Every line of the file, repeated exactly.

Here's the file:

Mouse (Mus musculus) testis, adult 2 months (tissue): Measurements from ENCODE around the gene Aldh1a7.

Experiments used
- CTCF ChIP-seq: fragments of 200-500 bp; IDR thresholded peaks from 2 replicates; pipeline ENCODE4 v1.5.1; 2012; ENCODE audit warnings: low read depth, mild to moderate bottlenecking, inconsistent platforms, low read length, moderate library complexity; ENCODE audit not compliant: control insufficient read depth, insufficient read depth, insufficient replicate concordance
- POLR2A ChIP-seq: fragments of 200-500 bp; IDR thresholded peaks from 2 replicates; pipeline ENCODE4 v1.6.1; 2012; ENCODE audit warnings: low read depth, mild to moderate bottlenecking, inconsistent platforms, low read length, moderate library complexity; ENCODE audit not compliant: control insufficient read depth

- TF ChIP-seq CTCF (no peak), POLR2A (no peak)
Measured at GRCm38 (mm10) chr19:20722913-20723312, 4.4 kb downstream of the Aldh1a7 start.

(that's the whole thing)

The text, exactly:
Mouse (Mus musculus) testis, adult 2 months (tissue): Measurements from ENCODE around the gene Aldh1a7.

Experiments used
- CTCF ChIP-seq: fragments of 200-500 bp; IDR thresholded peaks from 2 replicates; pipeline ENCODE4 v1.5.1; 2012; ENCODE audit warnings: low read depth, mild to moderate bottlenecking, inconsistent platforms, low read length, moderate library complexity; ENCODE audit not compliant: control insufficient read depth, insufficient read depth, insufficient replicate concordance
- POLR2A ChIP-seq: fragments of 200-500 bp; IDR thresholded peaks from 2 replicates; pipeline ENCODE4 v1.6.1; 2012; ENCODE audit warnings: low read depth, mild to moderate bottlenecking, inconsistent platforms, low read length, moderate library complexity; ENCODE audit not compliant: control insufficient read depth

- TF ChIP-seq CTCF (no peak), POLR2A (no peak)
Measured at GRCm38 (mm10) chr19:20722913-20723312, 4.4 kb downstream of the Aldh1a7 start.